What Will Be the Top Foreign Policy Priorities for the Next U.S. President?
A Post Presidential Debate Discussion
by Matthew RJ Brodsky
CCTV: The Heat
October 28, 2012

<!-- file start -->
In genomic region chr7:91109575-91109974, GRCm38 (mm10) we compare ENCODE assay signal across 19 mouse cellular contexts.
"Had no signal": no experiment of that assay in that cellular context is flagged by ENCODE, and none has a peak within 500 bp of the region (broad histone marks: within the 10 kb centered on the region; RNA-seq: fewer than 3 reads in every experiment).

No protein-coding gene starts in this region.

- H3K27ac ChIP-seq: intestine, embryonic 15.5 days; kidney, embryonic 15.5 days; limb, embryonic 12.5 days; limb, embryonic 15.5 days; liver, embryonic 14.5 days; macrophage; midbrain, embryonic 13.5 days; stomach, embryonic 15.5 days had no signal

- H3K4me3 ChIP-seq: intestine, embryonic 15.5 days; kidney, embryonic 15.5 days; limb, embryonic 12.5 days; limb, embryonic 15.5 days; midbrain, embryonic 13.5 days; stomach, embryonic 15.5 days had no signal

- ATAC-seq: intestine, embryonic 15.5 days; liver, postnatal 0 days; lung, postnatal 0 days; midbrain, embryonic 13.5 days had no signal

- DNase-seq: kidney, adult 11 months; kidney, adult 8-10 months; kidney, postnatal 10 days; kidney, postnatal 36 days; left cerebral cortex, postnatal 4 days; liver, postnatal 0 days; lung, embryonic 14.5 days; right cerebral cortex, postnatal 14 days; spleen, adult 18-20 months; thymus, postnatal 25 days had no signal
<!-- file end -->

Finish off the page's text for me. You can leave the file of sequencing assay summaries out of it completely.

CCTV's The Heat hosts Matthew RJ Brodsky and Daniel McCarthy, editor of The American Conservative and former Ron Paul campaign operative, to discuss the top overseas priorities for the next U.S. president following their final debate on foreign policy. Brodsky explained that the substantive disagreement between the two candidates was over a red line for Iran's uranium enrichment and Governor Romney's slightly more activist role vis-à-vis the civil war in Syria. He agreed with Romney's characterization that if radical Islam is to be defeated, it needs to occur in the Middle East itself and that requires American policies that prevent, rather than encourage, radical Islamist parties such as the Muslim Brotherhood from coming to power. The U.S. should work to strengthen the secular and liberal parties in the region. Brodsky agreed with Romney's assertion in the debate that Iran is the greatest national security threat facing the world. But McCarthy does not believe Iran is any more threatening than Pakistan, saying "there is not a scenario here in which a nuclear Iran could pose a threat to the United States -- it's simply not true." Brodsky disagreed and said a nuclear armed Iran would be "a catastrophe." On the issue of economic sanctions, Brodsky agreed that they were the toughest that Iran has faced but their only impact has been on the people. The correct metric for measuring the effectiveness of sanctions is the extent to which they affect the regime's behavior and by that metric, they are not working.